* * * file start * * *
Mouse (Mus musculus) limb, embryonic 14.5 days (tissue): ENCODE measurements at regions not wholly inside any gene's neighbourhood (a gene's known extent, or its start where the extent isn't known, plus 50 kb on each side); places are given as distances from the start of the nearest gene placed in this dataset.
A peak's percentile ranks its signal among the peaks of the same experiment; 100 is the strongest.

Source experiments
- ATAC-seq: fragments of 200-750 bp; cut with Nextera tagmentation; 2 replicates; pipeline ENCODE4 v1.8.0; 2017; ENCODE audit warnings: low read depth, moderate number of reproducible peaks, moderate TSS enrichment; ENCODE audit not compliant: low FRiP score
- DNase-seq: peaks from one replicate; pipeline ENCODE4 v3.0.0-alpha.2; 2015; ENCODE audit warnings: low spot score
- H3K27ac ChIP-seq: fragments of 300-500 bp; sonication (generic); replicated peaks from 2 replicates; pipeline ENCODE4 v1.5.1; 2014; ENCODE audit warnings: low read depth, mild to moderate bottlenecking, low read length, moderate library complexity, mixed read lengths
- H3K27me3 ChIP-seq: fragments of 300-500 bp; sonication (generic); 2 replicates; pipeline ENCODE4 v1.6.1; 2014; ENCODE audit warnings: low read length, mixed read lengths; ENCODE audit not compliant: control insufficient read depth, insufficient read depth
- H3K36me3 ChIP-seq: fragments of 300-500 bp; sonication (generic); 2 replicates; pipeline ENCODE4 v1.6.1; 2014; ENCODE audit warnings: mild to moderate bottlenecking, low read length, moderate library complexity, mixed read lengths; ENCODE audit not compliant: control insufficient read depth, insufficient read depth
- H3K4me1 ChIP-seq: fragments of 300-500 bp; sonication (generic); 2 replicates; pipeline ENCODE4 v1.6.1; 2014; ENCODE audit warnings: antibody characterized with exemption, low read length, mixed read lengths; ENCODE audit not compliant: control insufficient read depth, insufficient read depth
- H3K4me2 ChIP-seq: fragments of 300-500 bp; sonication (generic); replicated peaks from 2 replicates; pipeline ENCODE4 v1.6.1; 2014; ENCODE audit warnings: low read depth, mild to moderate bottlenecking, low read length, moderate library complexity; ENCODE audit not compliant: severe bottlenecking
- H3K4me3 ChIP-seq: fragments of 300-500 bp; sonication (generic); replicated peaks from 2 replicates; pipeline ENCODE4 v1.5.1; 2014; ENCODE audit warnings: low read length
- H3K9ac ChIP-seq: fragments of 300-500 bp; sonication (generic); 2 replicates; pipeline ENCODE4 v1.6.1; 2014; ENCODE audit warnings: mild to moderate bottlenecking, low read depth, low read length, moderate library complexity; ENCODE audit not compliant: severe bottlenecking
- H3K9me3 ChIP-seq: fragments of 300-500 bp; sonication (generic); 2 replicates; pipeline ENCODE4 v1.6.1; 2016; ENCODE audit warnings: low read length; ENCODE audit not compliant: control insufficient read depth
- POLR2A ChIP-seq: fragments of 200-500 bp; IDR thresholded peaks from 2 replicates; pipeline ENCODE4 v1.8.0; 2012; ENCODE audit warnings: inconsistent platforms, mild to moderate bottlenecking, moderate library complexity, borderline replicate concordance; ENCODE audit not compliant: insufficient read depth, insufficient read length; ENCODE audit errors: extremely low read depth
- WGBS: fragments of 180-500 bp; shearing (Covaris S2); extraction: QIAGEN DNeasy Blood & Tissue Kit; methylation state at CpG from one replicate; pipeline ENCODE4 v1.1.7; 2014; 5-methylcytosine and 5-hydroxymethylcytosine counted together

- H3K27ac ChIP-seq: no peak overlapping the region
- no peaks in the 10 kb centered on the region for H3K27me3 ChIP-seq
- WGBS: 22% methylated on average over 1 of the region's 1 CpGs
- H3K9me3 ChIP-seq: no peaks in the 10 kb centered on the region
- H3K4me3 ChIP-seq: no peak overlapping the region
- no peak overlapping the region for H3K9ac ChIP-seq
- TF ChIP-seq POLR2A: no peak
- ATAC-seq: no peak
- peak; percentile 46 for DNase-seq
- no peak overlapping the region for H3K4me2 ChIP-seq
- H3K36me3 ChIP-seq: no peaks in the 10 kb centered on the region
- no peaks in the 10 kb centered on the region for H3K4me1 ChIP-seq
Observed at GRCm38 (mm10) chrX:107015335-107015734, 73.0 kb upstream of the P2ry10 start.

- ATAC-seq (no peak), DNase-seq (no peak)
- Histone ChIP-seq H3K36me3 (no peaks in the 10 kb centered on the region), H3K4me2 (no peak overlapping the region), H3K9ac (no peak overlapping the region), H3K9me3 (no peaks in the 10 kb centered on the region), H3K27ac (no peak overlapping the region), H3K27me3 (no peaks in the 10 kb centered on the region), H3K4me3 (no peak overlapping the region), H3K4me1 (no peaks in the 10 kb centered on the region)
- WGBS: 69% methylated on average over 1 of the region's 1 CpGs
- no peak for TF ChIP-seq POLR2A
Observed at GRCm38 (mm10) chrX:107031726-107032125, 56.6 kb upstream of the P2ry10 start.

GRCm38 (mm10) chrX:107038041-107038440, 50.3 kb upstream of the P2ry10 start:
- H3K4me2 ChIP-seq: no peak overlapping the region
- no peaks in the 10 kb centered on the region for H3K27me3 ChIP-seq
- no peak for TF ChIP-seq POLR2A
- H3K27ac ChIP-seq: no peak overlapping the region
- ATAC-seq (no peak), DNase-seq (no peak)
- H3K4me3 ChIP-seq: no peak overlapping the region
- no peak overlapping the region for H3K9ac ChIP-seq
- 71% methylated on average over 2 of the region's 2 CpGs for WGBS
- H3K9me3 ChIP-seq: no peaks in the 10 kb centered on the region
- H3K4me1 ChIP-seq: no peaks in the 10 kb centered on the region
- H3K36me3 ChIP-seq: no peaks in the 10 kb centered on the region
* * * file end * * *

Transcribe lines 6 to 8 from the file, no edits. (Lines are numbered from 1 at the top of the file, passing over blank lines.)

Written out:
- H3K27ac ChIP-seq: fragments of 300-500 bp; sonication (generic); replicated peaks from 2 replicates; pipeline ENCODE4 v1.5.1; 2014; ENCODE audit warnings: low read depth, mild to moderate bottlenecking, low read length, moderate library complexity, mixed read lengths
- H3K27me3 ChIP-seq: fragments of 300-500 bp; sonication (generic); 2 replicates; pipeline ENCODE4 v1.6.1; 2014; ENCODE audit warnings: low read length, mixed read lengths; ENCODE audit not compliant: control insufficient read depth, insufficient read depth
- H3K36me3 ChIP-seq: fragments of 300-500 bp; sonication (generic); 2 replicates; pipeline ENCODE4 v1.6.1; 2014; ENCODE audit warnings: mild to moderate bottlenecking, low read length, moderate library complexity, mixed read lengths; ENCODE audit not compliant: control insufficient read depth, insufficient read depth